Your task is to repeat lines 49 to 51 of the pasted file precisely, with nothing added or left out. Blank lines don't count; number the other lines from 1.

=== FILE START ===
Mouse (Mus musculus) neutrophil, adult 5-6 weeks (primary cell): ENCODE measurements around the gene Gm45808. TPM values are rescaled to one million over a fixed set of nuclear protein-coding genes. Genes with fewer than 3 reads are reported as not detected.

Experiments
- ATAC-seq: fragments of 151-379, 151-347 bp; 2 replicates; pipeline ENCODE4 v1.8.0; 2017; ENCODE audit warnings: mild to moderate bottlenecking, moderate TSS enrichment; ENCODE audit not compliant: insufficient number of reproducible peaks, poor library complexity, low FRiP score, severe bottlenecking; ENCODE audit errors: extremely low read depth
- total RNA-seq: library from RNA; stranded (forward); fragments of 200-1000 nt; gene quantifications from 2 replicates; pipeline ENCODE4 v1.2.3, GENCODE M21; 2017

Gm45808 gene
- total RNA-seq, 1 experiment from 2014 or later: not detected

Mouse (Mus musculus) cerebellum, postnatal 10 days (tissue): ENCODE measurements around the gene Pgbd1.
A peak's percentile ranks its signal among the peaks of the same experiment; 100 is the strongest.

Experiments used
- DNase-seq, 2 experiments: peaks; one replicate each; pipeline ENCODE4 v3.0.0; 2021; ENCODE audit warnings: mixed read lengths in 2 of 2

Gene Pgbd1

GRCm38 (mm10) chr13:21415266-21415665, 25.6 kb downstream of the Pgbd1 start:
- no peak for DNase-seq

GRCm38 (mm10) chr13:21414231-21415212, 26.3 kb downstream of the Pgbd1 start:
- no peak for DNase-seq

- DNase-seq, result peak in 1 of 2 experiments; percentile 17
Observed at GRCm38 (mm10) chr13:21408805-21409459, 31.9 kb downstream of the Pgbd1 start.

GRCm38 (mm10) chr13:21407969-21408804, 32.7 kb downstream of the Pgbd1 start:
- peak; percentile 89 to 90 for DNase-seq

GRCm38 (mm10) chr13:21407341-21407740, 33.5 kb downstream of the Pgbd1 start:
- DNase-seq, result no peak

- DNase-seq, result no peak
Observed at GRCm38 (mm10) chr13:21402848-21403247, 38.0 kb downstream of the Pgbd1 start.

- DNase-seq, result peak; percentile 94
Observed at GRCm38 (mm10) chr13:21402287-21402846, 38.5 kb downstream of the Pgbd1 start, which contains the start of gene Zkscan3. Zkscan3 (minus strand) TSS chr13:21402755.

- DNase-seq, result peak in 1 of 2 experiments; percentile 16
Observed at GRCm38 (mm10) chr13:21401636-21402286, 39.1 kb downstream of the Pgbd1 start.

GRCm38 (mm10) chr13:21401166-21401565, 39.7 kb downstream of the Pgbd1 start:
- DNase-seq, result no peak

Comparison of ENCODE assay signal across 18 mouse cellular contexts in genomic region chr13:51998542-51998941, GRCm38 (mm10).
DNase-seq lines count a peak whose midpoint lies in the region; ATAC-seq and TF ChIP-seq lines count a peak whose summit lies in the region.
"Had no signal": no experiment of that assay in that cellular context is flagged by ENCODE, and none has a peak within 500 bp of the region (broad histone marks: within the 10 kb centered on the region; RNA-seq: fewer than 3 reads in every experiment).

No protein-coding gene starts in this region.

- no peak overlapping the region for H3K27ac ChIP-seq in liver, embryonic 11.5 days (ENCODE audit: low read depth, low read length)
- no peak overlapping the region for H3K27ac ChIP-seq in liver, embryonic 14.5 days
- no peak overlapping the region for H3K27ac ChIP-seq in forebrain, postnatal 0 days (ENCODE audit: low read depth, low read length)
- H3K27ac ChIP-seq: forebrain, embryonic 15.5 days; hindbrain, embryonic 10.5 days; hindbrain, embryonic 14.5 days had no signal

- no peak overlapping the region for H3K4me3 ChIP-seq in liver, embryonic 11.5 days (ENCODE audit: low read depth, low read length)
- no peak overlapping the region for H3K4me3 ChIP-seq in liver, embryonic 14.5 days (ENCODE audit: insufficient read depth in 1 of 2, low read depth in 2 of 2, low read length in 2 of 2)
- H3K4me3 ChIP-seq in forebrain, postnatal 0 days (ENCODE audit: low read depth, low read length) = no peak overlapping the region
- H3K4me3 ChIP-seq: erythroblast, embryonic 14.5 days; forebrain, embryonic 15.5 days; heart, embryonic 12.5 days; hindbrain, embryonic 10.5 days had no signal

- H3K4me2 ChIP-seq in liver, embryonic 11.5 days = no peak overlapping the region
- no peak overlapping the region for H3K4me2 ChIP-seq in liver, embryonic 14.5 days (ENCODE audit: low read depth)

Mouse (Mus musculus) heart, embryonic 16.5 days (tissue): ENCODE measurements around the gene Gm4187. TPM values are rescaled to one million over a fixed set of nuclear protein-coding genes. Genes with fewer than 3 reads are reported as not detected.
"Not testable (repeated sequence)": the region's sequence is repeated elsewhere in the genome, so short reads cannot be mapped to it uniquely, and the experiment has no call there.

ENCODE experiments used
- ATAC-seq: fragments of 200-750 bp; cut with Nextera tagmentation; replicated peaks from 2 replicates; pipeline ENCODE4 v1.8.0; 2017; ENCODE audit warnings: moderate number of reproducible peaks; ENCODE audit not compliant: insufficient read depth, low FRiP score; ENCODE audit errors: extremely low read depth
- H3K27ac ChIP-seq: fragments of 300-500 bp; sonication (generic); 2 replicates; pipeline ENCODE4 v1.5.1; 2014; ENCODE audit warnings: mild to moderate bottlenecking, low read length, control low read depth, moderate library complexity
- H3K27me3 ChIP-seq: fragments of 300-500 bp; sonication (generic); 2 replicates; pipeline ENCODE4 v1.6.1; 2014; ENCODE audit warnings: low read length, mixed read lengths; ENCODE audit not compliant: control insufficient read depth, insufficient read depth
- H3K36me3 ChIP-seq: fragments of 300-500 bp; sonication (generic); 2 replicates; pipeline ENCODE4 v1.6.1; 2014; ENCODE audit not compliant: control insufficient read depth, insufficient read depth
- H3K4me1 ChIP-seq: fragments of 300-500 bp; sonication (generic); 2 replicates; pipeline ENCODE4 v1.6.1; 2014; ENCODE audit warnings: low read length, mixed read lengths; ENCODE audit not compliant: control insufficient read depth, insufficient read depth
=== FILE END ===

- H3K27me3 ChIP-seq: fragments of 300-500 bp; sonication (generic); 2 replicates; pipeline ENCODE4 v1.6.1; 2014; ENCODE audit warnings: low read length, mixed read lengths; ENCODE audit not compliant: control insufficient read depth, insufficient read depth
- H3K36me3 ChIP-seq: fragments of 300-500 bp; sonication (generic); 2 replicates; pipeline ENCODE4 v1.6.1; 2014; ENCODE audit not compliant: control insufficient read depth, insufficient read depth
- H3K4me1 ChIP-seq: fragments of 300-500 bp; sonication (generic); 2 replicates; pipeline ENCODE4 v1.6.1; 2014; ENCODE audit warnings: low read length, mixed read lengths; ENCODE audit not compliant: control insufficient read depth, insufficient read depth